“We were great at one point, then we went down to good, then we slid to mediocre,” CHRO Liz Gottung said.
The Wisconsin-based organisation prided itself on a team mentality, but Gottung realised that this culture was actually holding the company back. The firm was in decline, but performance reviews were ranking less than one percent of employees under the category of “needs improvement.” Seventy-eight percent of global leaders were ranked as “exceptional.”
“We looked at ourselves and said, ‘Could the reason for these business results be the people in this room? Could it be the people at this table?'” said Gottung.
An external hiring company assessed the situation, and found that only five leaders were indeed exceptional. Gottung then decided to look externally for new talent, since Kimberly-Clark had not hired any new executives from outside the company in 25 years. “The wrong people were in the wrong place with the wrong skills,” she said.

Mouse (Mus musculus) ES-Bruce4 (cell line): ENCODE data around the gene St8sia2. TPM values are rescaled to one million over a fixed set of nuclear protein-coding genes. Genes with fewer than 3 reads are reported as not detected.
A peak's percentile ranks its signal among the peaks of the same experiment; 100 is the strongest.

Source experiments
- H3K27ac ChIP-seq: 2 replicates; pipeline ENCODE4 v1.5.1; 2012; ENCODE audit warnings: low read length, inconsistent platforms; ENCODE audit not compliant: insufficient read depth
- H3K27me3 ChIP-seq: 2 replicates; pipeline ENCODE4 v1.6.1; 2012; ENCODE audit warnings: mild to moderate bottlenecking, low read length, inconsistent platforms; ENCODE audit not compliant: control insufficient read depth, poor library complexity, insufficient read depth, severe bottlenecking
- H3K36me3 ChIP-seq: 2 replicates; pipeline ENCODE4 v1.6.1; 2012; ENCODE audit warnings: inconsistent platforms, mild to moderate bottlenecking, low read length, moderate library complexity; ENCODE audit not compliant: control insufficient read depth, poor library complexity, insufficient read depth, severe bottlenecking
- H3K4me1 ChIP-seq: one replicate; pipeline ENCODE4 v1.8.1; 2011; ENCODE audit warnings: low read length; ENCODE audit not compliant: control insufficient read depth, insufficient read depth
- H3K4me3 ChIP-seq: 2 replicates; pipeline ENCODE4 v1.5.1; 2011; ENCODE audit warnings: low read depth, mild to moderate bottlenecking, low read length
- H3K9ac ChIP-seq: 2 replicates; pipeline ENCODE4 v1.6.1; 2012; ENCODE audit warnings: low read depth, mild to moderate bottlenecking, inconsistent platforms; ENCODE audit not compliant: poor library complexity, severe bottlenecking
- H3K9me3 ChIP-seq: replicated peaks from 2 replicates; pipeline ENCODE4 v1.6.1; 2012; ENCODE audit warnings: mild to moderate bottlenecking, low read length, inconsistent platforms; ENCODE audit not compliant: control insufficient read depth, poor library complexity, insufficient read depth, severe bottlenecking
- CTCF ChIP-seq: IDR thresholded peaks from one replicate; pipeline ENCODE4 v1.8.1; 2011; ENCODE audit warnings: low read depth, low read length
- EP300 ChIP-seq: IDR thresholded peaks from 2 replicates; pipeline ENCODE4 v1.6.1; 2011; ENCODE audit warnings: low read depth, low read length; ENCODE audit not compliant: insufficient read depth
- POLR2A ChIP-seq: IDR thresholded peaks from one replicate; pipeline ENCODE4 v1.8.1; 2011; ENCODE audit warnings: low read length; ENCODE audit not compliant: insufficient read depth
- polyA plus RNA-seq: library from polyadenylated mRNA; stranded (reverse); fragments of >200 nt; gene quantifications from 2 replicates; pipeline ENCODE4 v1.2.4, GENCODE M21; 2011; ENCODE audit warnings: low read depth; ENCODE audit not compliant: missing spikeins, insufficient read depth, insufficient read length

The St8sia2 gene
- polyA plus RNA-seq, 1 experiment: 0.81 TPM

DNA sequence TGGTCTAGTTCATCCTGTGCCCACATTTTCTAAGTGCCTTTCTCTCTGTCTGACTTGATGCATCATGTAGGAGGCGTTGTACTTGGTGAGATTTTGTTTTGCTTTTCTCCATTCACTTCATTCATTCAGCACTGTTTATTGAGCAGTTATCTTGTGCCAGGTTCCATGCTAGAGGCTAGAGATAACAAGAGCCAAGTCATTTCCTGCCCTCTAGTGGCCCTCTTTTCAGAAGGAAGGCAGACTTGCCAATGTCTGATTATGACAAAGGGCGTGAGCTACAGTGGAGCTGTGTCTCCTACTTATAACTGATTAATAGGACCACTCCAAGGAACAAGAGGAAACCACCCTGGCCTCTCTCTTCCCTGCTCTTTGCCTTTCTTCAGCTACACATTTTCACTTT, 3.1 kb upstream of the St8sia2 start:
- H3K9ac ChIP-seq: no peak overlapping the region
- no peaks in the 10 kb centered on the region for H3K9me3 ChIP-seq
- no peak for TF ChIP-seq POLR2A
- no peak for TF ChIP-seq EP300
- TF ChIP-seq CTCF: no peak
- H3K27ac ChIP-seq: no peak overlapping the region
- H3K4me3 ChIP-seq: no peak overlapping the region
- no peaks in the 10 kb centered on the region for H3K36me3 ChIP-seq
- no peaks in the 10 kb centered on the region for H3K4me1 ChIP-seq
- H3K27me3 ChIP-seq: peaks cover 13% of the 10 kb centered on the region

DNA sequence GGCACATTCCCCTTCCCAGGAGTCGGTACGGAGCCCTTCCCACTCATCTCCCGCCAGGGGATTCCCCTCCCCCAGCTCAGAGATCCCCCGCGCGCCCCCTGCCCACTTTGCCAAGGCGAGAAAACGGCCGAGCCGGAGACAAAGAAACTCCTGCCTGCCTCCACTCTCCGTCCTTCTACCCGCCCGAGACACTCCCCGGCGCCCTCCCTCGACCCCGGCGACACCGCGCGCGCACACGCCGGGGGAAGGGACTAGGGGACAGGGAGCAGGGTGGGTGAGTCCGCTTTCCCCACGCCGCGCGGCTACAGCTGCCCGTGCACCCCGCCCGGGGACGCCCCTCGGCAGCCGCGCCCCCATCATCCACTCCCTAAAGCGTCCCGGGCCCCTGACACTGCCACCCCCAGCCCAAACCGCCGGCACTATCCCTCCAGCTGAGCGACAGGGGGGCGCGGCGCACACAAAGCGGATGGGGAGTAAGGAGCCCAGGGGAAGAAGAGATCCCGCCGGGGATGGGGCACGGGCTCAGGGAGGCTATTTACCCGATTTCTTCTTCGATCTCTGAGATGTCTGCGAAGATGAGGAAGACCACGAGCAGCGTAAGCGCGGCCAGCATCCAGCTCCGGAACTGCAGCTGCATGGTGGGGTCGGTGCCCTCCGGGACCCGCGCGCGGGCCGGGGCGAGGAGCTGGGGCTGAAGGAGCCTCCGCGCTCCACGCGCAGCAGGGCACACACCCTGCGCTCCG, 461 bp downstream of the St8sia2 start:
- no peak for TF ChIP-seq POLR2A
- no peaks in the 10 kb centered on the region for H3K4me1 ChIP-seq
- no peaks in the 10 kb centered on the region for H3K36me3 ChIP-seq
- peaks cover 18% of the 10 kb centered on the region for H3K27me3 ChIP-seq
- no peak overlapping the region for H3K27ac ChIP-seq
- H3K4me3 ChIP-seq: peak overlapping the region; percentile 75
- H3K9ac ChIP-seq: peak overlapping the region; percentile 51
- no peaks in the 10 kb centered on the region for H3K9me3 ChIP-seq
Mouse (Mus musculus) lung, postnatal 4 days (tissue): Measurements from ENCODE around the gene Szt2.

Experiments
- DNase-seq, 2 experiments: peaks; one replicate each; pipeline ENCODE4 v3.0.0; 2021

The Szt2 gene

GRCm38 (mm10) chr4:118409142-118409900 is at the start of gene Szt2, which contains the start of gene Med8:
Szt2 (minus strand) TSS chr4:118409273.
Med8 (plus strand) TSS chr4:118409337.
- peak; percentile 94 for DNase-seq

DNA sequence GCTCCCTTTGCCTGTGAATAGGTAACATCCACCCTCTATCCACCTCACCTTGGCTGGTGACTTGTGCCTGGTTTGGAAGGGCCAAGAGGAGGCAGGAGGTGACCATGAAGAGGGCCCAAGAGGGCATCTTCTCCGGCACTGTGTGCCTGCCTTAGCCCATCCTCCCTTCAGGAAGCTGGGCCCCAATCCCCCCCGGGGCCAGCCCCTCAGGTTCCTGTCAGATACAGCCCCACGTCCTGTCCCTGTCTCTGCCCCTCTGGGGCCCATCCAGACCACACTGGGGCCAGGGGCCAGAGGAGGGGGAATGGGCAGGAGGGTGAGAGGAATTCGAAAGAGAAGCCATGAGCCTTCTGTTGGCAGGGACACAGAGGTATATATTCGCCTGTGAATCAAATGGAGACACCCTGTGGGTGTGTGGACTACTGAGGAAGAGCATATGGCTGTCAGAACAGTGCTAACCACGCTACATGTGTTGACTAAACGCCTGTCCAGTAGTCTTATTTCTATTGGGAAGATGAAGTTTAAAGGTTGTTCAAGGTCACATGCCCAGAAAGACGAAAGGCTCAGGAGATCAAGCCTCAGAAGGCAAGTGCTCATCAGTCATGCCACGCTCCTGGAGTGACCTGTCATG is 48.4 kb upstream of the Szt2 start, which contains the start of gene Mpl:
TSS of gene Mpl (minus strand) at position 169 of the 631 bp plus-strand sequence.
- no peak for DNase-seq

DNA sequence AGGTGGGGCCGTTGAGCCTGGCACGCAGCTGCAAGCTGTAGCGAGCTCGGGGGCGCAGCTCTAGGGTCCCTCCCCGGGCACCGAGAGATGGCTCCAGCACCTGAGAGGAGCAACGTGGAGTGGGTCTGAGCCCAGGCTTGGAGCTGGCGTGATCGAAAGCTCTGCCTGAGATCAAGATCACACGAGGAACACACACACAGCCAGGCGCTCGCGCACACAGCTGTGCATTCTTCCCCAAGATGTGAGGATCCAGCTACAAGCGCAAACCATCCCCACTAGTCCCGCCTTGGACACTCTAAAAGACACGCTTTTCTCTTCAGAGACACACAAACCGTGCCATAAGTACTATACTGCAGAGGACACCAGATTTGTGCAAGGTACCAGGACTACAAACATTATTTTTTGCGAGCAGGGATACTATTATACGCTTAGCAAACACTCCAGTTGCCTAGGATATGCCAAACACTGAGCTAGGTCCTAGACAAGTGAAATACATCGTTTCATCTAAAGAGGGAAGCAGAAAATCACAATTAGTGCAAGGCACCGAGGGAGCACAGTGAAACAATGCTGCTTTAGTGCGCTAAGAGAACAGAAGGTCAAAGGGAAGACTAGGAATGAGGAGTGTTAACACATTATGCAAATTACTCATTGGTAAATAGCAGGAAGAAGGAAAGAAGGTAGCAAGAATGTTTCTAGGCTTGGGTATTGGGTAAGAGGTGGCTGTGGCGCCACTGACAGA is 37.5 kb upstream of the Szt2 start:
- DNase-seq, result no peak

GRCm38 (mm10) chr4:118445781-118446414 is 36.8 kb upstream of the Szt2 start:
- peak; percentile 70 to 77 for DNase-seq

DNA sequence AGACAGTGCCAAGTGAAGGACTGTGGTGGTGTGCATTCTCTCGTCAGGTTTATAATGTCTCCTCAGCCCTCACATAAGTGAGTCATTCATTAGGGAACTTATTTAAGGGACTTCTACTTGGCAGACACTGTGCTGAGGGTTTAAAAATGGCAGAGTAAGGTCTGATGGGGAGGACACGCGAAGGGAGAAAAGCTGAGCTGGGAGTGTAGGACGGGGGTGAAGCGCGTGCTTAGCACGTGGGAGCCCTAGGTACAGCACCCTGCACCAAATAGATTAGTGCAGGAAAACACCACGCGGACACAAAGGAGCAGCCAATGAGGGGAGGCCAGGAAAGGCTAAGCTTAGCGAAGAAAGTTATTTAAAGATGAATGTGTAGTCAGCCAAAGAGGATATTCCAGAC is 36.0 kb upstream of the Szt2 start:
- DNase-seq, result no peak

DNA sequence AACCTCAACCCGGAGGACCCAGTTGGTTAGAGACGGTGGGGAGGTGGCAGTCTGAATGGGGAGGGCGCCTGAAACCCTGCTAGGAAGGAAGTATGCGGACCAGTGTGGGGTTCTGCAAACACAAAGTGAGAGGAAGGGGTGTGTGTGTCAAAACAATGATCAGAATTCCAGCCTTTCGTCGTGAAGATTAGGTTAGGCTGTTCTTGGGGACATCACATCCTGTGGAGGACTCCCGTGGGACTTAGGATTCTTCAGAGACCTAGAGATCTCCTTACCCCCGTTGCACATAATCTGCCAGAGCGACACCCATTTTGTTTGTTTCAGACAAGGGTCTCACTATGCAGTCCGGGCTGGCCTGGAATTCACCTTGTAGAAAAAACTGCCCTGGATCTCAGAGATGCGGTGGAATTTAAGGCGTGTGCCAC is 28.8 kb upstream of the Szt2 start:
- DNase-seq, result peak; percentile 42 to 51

So she decided to start completely anew.
Within her own function, nine of her 10 direct reports have been recently appointed from outside Kimberly-Clark.
She also implemented a new performance review structure that emphasised specific behaviours over vague descriptions, so managers would be less likely to rate staff highly out of loyalty. These changes all contributed to Kimberly-Clark’s revival.
“We had to build from almost nothing and bring in a lot of people from the outside, which of course demoralises all the people who are working with you,” said Gottung.
“We’ve turned that around a lot now.”
Since July 2011, Kimberly-Clark’s share price has risen 70% percent from US$65 to US$110. Sales and revenue have been on a steady, consistent upswing as well.
This article was adapted from Good to great, published in issue 12.04 of HRD Magazine.
About a decade ago, global manufacturer Kimberly-Clark realised it was losing market value – fast.